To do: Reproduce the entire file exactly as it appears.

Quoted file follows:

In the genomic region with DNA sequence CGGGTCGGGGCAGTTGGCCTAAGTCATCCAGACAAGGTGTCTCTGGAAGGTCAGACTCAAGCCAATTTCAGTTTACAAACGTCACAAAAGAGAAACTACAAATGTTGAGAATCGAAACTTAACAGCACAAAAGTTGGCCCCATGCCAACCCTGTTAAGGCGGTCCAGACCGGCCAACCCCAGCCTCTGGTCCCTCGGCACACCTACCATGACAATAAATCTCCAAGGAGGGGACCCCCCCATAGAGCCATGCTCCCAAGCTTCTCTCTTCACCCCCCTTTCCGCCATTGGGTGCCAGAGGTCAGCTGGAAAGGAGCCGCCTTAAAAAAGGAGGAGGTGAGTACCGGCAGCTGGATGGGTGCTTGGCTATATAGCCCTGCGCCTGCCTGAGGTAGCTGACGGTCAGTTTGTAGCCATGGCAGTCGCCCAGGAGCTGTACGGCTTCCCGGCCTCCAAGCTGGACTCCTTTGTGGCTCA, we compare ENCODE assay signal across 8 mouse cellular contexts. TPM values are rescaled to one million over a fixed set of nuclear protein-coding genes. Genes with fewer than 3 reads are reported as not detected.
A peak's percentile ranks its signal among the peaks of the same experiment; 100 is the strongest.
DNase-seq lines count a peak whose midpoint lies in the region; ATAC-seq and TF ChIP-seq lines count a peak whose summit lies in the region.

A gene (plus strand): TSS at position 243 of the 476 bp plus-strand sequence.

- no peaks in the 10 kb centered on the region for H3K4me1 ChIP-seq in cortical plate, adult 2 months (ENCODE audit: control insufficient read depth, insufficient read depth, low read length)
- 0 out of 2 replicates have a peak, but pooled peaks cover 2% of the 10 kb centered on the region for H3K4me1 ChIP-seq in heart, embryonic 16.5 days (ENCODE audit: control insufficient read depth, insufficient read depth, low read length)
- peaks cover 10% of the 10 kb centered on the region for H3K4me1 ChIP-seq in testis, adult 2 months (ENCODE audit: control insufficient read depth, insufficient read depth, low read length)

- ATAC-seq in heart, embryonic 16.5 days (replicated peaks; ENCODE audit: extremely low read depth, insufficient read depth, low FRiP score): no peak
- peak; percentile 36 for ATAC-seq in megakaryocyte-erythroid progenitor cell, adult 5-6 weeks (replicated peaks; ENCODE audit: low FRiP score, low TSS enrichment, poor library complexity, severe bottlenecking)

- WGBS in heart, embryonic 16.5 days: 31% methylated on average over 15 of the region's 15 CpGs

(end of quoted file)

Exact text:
In the genomic region with DNA sequence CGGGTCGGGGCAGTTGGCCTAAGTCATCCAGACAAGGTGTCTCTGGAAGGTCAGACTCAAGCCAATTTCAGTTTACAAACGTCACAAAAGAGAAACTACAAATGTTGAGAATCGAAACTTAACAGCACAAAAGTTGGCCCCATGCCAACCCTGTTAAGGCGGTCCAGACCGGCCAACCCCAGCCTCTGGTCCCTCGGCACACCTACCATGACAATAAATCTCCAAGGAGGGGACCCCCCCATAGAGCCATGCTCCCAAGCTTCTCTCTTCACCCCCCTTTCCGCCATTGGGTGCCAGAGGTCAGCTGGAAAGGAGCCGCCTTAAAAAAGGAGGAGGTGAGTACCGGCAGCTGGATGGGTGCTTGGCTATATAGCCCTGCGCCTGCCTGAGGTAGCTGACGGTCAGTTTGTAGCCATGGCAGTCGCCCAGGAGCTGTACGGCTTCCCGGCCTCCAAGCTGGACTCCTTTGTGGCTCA, we compare ENCODE assay signal across 8 mouse cellular contexts. TPM values are rescaled to one million over a fixed set of nuclear protein-coding genes. Genes with fewer than 3 reads are reported as not detected.
A peak's percentile ranks its signal among the peaks of the same experiment; 100 is the strongest.
DNase-seq lines count a peak whose midpoint lies in the region; ATAC-seq and TF ChIP-seq lines count a peak whose summit lies in the region.

A gene (plus strand): TSS at position 243 of the 476 bp plus-strand sequence.

- no peaks in the 10 kb centered on the region for H3K4me1 ChIP-seq in cortical plate, adult 2 months (ENCODE audit: control insufficient read depth, insufficient read depth, low read length)
- 0 out of 2 replicates have a peak, but pooled peaks cover 2% of the 10 kb centered on the region for H3K4me1 ChIP-seq in heart, embryonic 16.5 days (ENCODE audit: control insufficient read depth, insufficient read depth, low read length)
- peaks cover 10% of the 10 kb centered on the region for H3K4me1 ChIP-seq in testis, adult 2 months (ENCODE audit: control insufficient read depth, insufficient read depth, low read length)

- ATAC-seq in heart, embryonic 16.5 days (replicated peaks; ENCODE audit: extremely low read depth, insufficient read depth, low FRiP score): no peak
- peak; percentile 36 for ATAC-seq in megakaryocyte-erythroid progenitor cell, adult 5-6 weeks (replicated peaks; ENCODE audit: low FRiP score, low TSS enrichment, poor library complexity, severe bottlenecking)

- WGBS in heart, embryonic 16.5 days: 31% methylated on average over 15 of the region's 15 CpGs